Confused About Social Security Benefits? You’re Not Alone

Thumbnail image for ssiblogpicture.jpgThe term ‘Social Security’ is a familiar phrase to all Americans, one that’s as well known as “The White House,” or “Disney World.” The Social Security Administration (SSA) is perhaps the best known United States federal agency, after all – nearly all of us know someone who collects some form of benefits through the Social Security Administration (mostly likely in the form of retirement benefits). What you may not know is that the SSA runs a variety of programs designed to help people who are disabled and can no longer work due to their disability.

You’re not alone if you find yourself confused or overwhelmed when applying for Social Security disability benefits

If you’re thinking about filing for Social Security disability benefits, having a basic understanding of the different types of programs available is a helpful first step in understanding your options.

In 2013 alone, the Social Security Administration assisted approximately 11 million disabled workers and dependents of disabled workers. Many of us know someone who has applied for Social Security Disability Benefits, but what exactly does that mean? The Social Security Administration runs two important programs which have specific requirements that you should be familiar with to see if you might qualify for assistance. At Grimes Teich and Anderson LLP, we’re here to help you navigate all the bureaucracy and red tape that can come with applying for benefits.

To get you started, let’s discuss the differences between Social Security’s Disability Benefits program and the Social Security Supplemental Security Income program.

The Social Security Administration administers two disability programs – Social Security Disability Income (SSDI) and Supplemental Security Income (SSI)

The SSDI program is also referred to as Disability Insurance Benefits (DIB) or Title II benefits because the program is governed by Title 2 of the Social Security Disability Act. It is designed to provide both income and healthcare coverage (through the Medicare program) to individuals who have been gainfully employed and paid into the system with Social Security (FICA) taxes that are normally taken out of your paychecks. You must have worked for a certain number of years in a job where you paid social security taxes and earned the required number of work credits and “quarters” of coverage. Eligibility for the program is also dependent on your age at the time you become disabled, when you last worked and contributed to the system through FICA taxes, and the length of time you last worked before becoming disabled. The SSDI program is not an income based program, and the individual’s financial circumstances are not considered when determining eligibility. In general, a person who has worked approximately five out of the last ten years will more than likely be eligible to apply for Social Security Disability benefits.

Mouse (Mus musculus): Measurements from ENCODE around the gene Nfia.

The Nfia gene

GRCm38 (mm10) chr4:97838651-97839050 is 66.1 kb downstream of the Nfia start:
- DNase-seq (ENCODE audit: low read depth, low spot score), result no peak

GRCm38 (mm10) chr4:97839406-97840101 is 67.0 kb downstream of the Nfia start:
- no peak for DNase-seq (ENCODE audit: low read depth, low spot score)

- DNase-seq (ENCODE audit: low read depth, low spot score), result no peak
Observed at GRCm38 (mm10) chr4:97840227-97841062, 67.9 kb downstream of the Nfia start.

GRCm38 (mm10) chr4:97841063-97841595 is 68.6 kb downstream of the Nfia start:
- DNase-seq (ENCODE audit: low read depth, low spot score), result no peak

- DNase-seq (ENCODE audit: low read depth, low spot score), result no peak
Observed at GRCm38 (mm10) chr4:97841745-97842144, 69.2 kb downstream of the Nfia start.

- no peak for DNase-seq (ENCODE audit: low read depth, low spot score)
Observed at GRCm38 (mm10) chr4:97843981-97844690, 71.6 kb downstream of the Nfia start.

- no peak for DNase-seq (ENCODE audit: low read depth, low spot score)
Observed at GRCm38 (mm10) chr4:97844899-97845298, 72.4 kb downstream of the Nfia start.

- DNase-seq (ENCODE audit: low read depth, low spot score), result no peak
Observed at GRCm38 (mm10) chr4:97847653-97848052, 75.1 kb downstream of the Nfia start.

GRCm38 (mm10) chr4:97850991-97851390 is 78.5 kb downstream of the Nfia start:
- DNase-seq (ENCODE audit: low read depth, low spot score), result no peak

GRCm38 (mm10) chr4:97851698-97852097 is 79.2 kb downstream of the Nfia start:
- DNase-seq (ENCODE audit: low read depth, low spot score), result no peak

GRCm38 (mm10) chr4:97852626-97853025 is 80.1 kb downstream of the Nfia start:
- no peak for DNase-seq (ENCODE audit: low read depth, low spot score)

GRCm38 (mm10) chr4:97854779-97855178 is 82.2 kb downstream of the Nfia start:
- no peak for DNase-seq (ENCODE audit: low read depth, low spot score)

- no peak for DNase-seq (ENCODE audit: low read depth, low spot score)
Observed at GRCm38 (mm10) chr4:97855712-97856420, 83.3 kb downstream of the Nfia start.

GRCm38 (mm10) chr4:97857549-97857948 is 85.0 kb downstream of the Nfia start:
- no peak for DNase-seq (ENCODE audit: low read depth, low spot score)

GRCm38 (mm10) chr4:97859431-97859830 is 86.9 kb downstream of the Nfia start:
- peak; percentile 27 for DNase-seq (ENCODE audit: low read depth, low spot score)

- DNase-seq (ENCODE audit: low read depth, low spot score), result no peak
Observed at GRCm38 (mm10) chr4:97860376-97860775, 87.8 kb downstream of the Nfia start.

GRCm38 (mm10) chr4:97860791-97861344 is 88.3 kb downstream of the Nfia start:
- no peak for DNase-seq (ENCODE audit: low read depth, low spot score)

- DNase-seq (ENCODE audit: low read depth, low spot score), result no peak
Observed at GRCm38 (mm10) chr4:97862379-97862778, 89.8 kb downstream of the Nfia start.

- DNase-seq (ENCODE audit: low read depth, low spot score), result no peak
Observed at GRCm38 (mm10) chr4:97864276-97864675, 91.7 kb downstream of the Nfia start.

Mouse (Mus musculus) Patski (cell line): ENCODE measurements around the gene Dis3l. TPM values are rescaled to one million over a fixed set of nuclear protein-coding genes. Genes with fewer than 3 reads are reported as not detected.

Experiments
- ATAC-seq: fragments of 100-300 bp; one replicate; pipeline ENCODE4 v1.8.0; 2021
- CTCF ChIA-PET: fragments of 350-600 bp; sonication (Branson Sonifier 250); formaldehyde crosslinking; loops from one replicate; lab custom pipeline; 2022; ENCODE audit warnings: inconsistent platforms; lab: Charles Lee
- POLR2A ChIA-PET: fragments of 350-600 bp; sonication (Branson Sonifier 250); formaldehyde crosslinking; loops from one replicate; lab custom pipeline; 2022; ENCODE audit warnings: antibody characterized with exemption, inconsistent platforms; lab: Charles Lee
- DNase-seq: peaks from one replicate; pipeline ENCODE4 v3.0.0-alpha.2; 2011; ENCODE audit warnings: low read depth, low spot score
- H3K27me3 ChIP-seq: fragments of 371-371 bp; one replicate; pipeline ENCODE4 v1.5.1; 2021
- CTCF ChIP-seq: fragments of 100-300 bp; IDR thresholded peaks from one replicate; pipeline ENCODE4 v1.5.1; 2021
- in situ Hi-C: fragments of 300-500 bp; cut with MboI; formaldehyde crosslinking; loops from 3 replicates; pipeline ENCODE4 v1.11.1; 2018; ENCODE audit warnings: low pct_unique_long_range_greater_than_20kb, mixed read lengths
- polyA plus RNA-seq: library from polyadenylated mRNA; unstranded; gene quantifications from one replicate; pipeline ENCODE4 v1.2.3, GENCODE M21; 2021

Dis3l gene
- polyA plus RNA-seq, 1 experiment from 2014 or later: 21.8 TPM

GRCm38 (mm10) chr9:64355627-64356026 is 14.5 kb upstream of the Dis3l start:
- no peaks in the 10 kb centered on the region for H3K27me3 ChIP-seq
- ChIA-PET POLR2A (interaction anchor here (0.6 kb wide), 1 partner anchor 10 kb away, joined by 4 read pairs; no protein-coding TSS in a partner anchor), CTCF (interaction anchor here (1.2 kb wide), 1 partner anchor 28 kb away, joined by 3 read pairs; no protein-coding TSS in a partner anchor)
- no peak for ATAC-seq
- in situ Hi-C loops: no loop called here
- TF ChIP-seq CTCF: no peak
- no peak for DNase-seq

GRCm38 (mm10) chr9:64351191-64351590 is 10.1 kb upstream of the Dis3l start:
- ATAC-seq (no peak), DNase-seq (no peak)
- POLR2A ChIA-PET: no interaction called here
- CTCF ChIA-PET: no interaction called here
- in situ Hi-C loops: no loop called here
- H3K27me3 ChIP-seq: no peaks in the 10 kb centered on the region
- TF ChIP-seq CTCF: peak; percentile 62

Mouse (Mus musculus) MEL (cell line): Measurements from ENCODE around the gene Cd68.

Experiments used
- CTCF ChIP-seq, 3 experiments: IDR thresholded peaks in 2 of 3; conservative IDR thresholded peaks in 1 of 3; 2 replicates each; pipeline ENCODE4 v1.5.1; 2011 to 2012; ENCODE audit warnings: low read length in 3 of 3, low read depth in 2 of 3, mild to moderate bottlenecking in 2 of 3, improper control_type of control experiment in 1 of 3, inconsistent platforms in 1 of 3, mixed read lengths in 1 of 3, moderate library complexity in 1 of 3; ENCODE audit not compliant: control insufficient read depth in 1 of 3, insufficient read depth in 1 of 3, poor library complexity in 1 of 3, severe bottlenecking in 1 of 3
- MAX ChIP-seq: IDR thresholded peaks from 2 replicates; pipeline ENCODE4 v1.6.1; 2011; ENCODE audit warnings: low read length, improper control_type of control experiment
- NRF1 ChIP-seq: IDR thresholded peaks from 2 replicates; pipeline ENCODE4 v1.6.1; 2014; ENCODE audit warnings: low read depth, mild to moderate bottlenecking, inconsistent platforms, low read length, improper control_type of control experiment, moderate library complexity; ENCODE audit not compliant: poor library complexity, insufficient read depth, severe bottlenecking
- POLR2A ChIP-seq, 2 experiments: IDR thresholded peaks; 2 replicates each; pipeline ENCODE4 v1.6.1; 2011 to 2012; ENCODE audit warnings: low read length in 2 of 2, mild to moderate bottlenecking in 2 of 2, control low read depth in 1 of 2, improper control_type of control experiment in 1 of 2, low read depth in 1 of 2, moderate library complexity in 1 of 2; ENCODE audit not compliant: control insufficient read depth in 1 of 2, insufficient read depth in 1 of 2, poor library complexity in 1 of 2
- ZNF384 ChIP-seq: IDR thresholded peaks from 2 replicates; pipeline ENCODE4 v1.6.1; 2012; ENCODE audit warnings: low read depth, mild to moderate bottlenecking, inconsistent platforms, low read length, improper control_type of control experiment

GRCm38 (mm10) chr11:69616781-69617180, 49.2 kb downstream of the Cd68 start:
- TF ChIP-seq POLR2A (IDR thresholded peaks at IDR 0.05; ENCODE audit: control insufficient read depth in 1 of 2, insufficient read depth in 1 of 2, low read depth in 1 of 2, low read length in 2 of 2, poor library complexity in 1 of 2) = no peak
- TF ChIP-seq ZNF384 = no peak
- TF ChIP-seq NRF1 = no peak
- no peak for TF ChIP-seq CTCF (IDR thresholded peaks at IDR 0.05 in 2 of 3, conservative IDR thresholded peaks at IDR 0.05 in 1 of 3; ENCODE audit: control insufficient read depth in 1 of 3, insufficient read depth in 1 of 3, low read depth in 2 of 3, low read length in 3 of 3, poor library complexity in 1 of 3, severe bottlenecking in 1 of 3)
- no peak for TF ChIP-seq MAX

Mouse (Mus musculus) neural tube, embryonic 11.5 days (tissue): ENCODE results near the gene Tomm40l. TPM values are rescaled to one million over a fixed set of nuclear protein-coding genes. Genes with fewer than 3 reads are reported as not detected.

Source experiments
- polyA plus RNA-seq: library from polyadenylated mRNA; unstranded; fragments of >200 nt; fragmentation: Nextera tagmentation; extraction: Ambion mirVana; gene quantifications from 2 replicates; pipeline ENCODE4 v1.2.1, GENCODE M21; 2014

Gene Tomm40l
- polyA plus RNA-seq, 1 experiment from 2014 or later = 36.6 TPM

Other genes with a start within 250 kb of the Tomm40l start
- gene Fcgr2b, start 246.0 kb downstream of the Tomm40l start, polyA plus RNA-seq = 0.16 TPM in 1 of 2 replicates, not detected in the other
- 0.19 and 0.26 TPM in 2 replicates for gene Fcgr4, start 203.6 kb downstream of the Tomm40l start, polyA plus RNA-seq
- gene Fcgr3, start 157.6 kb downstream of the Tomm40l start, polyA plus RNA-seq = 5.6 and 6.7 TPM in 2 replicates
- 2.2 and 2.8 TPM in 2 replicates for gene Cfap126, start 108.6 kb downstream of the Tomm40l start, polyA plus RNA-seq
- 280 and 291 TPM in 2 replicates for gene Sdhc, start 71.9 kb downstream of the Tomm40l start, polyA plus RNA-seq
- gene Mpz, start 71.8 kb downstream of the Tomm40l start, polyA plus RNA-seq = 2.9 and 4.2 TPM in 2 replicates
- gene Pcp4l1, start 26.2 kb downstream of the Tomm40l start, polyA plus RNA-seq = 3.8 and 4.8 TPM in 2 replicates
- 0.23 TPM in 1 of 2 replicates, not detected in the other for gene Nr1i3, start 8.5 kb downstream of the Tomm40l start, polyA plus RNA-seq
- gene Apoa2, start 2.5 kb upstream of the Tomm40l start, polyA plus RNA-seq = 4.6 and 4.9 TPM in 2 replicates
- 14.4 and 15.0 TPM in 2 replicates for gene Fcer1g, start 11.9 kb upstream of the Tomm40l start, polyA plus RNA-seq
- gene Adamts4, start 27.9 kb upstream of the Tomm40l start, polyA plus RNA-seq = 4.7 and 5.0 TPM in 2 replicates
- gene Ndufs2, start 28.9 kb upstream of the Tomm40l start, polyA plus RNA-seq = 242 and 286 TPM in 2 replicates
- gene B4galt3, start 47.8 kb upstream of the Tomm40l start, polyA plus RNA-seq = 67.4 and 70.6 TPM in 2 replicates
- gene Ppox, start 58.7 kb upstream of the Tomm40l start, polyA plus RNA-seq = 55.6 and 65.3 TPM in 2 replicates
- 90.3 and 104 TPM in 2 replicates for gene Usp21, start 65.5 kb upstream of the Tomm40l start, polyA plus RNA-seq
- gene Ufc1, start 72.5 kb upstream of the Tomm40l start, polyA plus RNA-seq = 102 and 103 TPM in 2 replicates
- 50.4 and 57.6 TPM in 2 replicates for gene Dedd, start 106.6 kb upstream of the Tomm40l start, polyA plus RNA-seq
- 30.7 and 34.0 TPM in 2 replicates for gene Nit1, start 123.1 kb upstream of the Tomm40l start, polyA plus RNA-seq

Unlike the SSDI program, the Supplemental Security Income program (SSI) is an income and needs based program for disabled people who have never worked or who have not earned or worked enough to qualify for the Social Security Disability program. SSI is also referred to as Title XVI benefits because it is governed by Title 16 of the Social Security Disability Act. While it was primarily designed for individuals who are not eligible for SSDI benefits (individuals who have not earned enough quarters of coverage, do not have a sufficient work record, never paid into the Social Security system through their taxes, or are children who have never worked), there are circumstances in which one can be eligible for both SSDI and SSI income and I will try to cover that topic in a future post.

To be eligible for SSI, the Social Security Administration will consider what you earn and what you own

Income considered by the SSA includes money earned from work as well as money you receive from other sources such as other Social Security benefits, workers compensation, unemployment benefits, VA benefits, and money you receive from family and friends. They will also consider free food or shelter that you receive. The amount of income you receive will effect whether are not you are eligible for SSI benefits and the amount of SSI benefits for which you may be eligible. With respect to what you own, the current 2014 asset limit is $2,000.00 for an individual and $3,000.00 for a couple. The Social Security Administration will look at things such as land, vehicles, and personal property owned by an individual. Calculating assets and income and determining eligibility for SSI income can be complicated and is dependent on several factors not outlined in this article.

If you have any questions regarding Social Security Disability, or you think your disability may qualify you for benefits, contact the experienced Social Security Disability attorneys at Grimes Teich and Anderson LLP, for a free consultation today. 800-533-6845.

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